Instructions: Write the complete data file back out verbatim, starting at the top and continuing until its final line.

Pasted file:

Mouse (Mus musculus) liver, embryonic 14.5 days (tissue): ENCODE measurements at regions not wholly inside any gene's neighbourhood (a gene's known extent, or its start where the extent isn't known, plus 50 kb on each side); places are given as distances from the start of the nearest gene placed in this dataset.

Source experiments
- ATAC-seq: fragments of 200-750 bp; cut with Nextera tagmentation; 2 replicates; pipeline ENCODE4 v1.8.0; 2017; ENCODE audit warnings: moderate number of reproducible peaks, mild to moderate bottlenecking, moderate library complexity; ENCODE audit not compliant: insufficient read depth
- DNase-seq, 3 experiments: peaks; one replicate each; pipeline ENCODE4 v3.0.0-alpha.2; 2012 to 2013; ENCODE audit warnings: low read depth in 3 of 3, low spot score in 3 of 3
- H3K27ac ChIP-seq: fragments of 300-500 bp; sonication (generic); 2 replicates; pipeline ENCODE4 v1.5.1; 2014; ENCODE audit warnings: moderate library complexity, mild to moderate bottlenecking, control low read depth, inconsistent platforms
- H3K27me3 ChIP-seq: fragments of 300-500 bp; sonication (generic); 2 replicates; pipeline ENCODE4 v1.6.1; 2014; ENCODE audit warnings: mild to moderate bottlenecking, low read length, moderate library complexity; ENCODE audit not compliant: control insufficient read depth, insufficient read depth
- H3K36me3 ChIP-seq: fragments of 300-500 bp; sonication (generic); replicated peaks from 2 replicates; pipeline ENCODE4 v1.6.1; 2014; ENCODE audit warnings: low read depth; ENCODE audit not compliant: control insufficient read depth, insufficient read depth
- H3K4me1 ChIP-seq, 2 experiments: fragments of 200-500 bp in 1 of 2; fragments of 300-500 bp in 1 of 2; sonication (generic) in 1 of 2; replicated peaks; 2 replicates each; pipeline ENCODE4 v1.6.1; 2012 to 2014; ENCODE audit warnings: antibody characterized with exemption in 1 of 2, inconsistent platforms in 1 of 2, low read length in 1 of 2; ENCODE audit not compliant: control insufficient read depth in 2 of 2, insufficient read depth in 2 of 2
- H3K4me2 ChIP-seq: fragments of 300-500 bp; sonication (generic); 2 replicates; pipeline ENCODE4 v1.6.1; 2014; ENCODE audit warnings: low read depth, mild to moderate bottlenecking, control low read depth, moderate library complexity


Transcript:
Mouse (Mus musculus) liver, embryonic 14.5 days (tissue): ENCODE measurements at regions not wholly inside any gene's neighbourhood (a gene's known extent, or its start where the extent isn't known, plus 50 kb on each side); places are given as distances from the start of the nearest gene placed in this dataset.

Source experiments
- ATAC-seq: fragments of 200-750 bp; cut with Nextera tagmentation; 2 replicates; pipeline ENCODE4 v1.8.0; 2017; ENCODE audit warnings: moderate number of reproducible peaks, mild to moderate bottlenecking, moderate library complexity; ENCODE audit not compliant: insufficient read depth
- DNase-seq, 3 experiments: peaks; one replicate each; pipeline ENCODE4 v3.0.0-alpha.2; 2012 to 2013; ENCODE audit warnings: low read depth in 3 of 3, low spot score in 3 of 3
- H3K27ac ChIP-seq: fragments of 300-500 bp; sonication (generic); 2 replicates; pipeline ENCODE4 v1.5.1; 2014; ENCODE audit warnings: moderate library complexity, mild to moderate bottlenecking, control low read depth, inconsistent platforms
- H3K27me3 ChIP-seq: fragments of 300-500 bp; sonication (generic); 2 replicates; pipeline ENCODE4 v1.6.1; 2014; ENCODE audit warnings: mild to moderate bottlenecking, low read length, moderate library complexity; ENCODE audit not compliant: control insufficient read depth, insufficient read depth
- H3K36me3 ChIP-seq: fragments of 300-500 bp; sonication (generic); replicated peaks from 2 replicates; pipeline ENCODE4 v1.6.1; 2014; ENCODE audit warnings: low read depth; ENCODE audit not compliant: control insufficient read depth, insufficient read depth
- H3K4me1 ChIP-seq, 2 experiments: fragments of 200-500 bp in 1 of 2; fragments of 300-500 bp in 1 of 2; sonication (generic) in 1 of 2; replicated peaks; 2 replicates each; pipeline ENCODE4 v1.6.1; 2012 to 2014; ENCODE audit warnings: antibody characterized with exemption in 1 of 2, inconsistent platforms in 1 of 2, low read length in 1 of 2; ENCODE audit not compliant: control insufficient read depth in 2 of 2, insufficient read depth in 2 of 2
- H3K4me2 ChIP-seq: fragments of 300-500 bp; sonication (generic); 2 replicates; pipeline ENCODE4 v1.6.1; 2014; ENCODE audit warnings: low read depth, mild to moderate bottlenecking, control low read depth, moderate library complexity